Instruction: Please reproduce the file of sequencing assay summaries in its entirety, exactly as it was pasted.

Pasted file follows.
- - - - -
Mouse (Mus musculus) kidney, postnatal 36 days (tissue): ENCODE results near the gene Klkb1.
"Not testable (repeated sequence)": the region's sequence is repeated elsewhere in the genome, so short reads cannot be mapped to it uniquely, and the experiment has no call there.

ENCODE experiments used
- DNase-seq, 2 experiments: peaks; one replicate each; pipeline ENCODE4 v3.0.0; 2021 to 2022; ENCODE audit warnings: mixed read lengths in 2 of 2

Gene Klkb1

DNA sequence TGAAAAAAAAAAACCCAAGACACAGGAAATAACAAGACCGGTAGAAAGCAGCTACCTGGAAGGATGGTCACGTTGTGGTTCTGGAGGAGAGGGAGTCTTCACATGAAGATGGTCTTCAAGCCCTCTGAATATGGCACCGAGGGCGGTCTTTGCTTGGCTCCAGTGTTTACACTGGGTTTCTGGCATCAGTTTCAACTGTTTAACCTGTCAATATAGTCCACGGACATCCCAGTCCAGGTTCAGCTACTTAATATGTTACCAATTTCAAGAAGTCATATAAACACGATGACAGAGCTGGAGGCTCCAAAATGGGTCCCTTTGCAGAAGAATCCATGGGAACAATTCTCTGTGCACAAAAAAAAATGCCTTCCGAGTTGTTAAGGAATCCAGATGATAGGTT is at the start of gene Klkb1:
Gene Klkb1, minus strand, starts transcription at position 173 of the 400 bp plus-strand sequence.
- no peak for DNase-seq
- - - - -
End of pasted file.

Mouse (Mus musculus) kidney, postnatal 36 days (tissue): ENCODE results near the gene Klkb1.
"Not testable (repeated sequence)": the region's sequence is repeated elsewhere in the genome, so short reads cannot be mapped to it uniquely, and the experiment has no call there.

ENCODE experiments used
- DNase-seq, 2 experiments: peaks; one replicate each; pipeline ENCODE4 v3.0.0; 2021 to 2022; ENCODE audit warnings: mixed read lengths in 2 of 2

Gene Klkb1

DNA sequence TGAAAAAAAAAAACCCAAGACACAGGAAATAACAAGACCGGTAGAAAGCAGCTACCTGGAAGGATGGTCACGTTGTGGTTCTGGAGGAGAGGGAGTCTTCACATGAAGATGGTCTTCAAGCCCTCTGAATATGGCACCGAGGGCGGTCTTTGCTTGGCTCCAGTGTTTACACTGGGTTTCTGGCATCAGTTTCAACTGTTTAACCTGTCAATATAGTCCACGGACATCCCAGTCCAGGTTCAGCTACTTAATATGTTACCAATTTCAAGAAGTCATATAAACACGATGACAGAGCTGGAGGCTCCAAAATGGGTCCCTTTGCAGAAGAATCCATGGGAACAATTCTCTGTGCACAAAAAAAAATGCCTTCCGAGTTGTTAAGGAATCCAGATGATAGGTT is at the start of gene Klkb1:
Gene Klkb1, minus strand, starts transcription at position 173 of the 400 bp plus-strand sequence.
- no peak for DNase-seq